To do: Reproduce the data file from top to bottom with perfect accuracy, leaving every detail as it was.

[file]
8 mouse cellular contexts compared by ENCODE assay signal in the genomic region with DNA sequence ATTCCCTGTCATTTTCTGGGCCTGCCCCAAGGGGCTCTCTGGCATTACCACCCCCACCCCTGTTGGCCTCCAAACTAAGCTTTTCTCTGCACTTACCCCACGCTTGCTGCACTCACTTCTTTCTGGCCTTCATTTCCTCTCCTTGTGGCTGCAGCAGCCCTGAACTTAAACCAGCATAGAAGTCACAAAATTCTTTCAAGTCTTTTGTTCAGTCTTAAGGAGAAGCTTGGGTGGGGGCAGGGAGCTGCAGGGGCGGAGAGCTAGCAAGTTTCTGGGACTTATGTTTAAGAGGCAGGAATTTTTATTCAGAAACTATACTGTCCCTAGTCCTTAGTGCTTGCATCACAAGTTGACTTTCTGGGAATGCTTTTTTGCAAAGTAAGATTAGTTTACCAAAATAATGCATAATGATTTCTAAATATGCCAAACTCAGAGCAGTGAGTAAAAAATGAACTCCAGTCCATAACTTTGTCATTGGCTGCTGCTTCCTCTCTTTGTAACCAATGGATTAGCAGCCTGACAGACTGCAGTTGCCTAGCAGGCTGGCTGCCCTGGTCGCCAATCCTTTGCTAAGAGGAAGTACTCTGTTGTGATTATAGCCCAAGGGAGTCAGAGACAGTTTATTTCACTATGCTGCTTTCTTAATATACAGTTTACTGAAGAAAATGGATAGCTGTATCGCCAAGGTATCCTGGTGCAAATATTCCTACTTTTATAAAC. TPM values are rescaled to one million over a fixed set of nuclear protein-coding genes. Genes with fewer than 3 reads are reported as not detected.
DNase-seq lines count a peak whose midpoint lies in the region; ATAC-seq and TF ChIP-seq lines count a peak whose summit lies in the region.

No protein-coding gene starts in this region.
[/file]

8 mouse cellular contexts compared by ENCODE assay signal in the genomic region with DNA sequence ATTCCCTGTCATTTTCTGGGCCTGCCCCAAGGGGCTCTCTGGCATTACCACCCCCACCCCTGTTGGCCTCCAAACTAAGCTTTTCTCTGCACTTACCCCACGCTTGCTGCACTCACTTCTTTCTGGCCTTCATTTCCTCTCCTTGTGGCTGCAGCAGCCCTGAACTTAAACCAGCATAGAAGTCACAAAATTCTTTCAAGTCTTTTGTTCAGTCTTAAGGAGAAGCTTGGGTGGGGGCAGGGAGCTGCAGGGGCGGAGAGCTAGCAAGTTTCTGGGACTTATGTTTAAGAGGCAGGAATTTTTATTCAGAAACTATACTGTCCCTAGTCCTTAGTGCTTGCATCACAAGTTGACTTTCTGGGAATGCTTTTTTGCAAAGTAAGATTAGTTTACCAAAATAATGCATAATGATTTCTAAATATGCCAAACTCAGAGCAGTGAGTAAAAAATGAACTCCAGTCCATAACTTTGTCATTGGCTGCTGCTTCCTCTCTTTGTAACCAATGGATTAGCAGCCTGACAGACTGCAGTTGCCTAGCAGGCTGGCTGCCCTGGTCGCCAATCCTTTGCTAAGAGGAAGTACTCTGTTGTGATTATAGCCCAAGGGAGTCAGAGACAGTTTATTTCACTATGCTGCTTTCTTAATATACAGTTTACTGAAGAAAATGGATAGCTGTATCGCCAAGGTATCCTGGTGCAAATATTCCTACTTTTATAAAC. TPM values are rescaled to one million over a fixed set of nuclear protein-coding genes. Genes with fewer than 3 reads are reported as not detected.
DNase-seq lines count a peak whose midpoint lies in the region; ATAC-seq and TF ChIP-seq lines count a peak whose summit lies in the region.

No protein-coding gene starts in this region.